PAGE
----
Last week, the Senate Judiciary Committee held an oversight hearing on the U.S. Patent and Trademark Office (USPTO). Newly-appointed Director Andrei Iancu provided refreshing dialogue for inventors—especially those in the software industry—indicating that much needed support for software patents is high on his agenda. But where do we stand today?
Software can be patented and is patented fairly frequently. But, software provides a unique challenge to patent applicants in most instances; below is a quick tutorial (or refresher) on what you can expect from the software patent examination process.
In addition to evaluating whether the invention is useful and novel, the USPTO considers whether the invention claims a law of nature, natural phenomenon, or an abstract idea. If the invention falls under any of these categories then it is not eligible for patenting. Essentially, the USPTO is ensuring that no one can patent, for example, the Pythagorean Theorem, naturally occurring genetic sequences, or fundamental economic practices. However, because the inventive aspects of software often lie inside a virtual black box, software inventions may be too quickly classified as abstract ideas and rejected by the USPTO. Making matters worse, the term “abstract idea” has no official definition.
One approach available to the patent applicant is to argue that the software invention is not an abstract idea, such as by showing that the software is directed to an identifiable improvement in computer functionality or in another technology. For example, computer animation methods automatically synchronizing lips and facial expressions using computer-implemented rules have been found to be a patentable improvement in computer technology, as has other software improving the method used by a computer to store and retrieve data from memory. On the other hand, concepts such as generating menus on a computer, filtering content, and collecting, classifying, encoding, and decoding data have each been upheld as unpatentable abstract ideas.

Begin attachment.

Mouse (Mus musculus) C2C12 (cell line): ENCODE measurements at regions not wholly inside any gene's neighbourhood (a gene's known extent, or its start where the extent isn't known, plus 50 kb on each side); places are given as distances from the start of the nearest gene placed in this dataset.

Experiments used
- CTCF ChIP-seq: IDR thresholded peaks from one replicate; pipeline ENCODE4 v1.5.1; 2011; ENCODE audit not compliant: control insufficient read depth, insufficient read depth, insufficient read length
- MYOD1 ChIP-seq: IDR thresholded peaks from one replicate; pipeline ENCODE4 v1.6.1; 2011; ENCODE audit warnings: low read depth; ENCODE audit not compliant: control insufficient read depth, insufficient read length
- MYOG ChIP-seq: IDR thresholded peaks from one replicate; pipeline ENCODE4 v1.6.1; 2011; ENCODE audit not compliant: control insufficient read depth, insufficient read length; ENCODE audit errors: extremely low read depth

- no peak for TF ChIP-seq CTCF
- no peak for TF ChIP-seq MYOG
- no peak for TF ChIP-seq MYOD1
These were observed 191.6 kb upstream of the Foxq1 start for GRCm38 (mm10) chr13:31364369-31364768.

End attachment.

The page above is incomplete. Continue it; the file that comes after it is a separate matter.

Another approach available to the patent applicant is to argue that, although the software appears to be directed to an abstract idea, the software includes additional features that amount to significantly more (again, no precise definition) than the abstract idea. The applicant can highlight the inventive steps which take the software beyond the abstract. For example, the patent applicant could argue that the software provides a solution to a known problem, practices a particular method to achieve a desired outcome (as opposed to merely claiming the idea of the outcome), operates with a certain machine, or transforms an article to a different state or thing.
Patent eligibility for software can be highly subjective and may even depend on which examiner is assigned to the application.
Software architects and developers appreciate the complexity and novelty of their work, but the USPTO isn’t always as understanding. Hire a professional to guide you through the messy landscape of software patent eligibility, and cross your fingers that Director Iancu helps pave a clearer path sooner than later.